The time between the primary and booster vaccinations is of interest to beef producers. Management considerations make it difficult or impossible for some producers to booster vaccinate within the time span called for on the label, which is often from three to six weeks after primary vaccination. Our veterinarians can answer your questions about the timing of booster vaccinations.
Proper Handling of Vaccines
The best vaccine program can fail if the product is damaged by improper handling. For example, if the label states that a vaccine should be stored at 35 to 40 degrees F, the vaccine should be refrigerated. Vaccines should not be allowed to freeze, nor should they be stored in direct sunlight.
Most modified live vaccines must be reconstituted by adding sterile water to a dehydrated cake in a separate sterile vial. Once the water is added, the vaccine organisms are fragile and will be live for only a short time. As a rule of thumb, only reconstitute enough vaccine to be used within 45 to 60 minutes. Use a cooler or other climate-controlled storage container to protect reconstituted vaccines from extremes of cold or heat and from sunlight.
Keep needles and syringes clean to avoid infections at the site of injection. Do not use disinfectants with needles and syringes used for modified live vaccines. Even a trace or film of disinfectant in a syringe or needle can kill the live organisms and make the vaccine worthless. Use mild soap and rinse thoroughly with hot water to clean injection equipment used with modified live vaccines. You can use a mild disinfectant and then rinse with water to clean needles and syringes used with killed vaccines.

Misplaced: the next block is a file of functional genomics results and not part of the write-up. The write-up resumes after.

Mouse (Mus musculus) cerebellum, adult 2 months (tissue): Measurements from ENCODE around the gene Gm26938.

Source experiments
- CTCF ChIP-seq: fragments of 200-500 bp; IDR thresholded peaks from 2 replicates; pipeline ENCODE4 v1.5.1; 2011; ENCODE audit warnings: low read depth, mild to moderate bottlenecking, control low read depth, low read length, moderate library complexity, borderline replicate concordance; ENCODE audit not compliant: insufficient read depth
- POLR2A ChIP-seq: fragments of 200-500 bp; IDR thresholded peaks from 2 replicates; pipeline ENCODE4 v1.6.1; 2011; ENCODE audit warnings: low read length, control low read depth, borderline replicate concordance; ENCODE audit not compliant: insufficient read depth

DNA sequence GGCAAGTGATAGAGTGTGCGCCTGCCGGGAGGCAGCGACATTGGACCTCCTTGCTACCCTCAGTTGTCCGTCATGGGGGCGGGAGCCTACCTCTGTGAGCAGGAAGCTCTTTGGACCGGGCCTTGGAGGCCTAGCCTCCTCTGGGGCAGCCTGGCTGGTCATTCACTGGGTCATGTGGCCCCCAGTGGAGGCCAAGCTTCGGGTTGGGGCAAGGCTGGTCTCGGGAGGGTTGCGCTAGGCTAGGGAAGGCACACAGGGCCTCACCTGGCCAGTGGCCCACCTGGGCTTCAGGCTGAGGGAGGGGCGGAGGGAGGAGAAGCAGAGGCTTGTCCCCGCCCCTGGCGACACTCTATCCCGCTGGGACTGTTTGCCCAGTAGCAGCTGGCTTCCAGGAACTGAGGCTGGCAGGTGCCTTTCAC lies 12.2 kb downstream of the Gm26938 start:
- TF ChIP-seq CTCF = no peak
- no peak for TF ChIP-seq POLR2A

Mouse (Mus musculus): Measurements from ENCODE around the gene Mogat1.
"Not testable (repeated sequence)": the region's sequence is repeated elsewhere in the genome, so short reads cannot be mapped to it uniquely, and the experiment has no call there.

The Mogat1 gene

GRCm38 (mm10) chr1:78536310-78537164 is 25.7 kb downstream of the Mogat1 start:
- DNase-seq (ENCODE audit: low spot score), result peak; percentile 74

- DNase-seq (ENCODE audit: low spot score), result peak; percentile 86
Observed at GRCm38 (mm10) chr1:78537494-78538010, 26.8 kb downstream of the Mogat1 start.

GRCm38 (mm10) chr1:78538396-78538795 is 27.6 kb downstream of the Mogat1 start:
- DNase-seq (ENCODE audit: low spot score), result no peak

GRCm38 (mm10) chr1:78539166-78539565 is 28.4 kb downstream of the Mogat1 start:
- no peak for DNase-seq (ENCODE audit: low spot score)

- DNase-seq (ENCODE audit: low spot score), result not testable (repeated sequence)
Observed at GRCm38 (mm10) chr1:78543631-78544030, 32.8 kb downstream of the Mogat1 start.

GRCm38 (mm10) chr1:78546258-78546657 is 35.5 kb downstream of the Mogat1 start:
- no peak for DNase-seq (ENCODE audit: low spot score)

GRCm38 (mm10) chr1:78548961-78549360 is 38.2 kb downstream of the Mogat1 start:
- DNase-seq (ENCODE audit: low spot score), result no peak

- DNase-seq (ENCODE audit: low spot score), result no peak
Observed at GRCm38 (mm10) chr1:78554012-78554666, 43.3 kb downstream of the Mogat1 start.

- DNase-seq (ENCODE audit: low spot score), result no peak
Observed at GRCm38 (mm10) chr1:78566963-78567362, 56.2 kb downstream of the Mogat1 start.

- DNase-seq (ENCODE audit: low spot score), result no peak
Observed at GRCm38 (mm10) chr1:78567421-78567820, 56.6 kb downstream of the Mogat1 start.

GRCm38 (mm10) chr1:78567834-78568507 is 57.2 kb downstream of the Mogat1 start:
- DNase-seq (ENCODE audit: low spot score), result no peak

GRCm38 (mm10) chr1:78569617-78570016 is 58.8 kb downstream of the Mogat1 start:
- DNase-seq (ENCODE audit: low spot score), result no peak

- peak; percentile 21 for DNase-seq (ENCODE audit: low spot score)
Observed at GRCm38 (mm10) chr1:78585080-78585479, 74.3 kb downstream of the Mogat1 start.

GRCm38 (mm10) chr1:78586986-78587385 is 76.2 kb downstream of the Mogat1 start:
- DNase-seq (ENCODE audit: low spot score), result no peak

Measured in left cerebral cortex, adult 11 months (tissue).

Do not mix different vaccines together in one syringe or combine other injectable drugs into the same syringe with vaccines. Although this method has been advocated as a method of reducing the number of injections, it may inactivate the vaccine because of incompatibilities with the other compounds.
Method of Injection
In general, the preferred site for injection is in the neck, both for intramuscular (IM) or subcutaneous (SQ) injections. Intramuscular injections of some products, in particular clostridial (blackleg) vaccines, can cause significant muscle damage. Avoid the hind quarters of the animal. Injection site reactions there will cause damage to a valuable beef product. This muscle damage costs the beef industry millions of dollars a year from lost product and lower calf prices.
Use neck for injections.
Do not inject in rump or leg.
Vaccinations for Different Animals in the Herd
Two main categories of animals should be vaccinated to prevent infectious disease in the cow herd:
- Breeding animals (replacement heifers, bred replacement heifers, cows, and bulls).
- Calves (suckling, pre-weaning, post-weaning).
Replacement heifers, cows, and bulls should be vaccinated before the breeding season to keep resistance high. The following vaccinations are commonly recommended: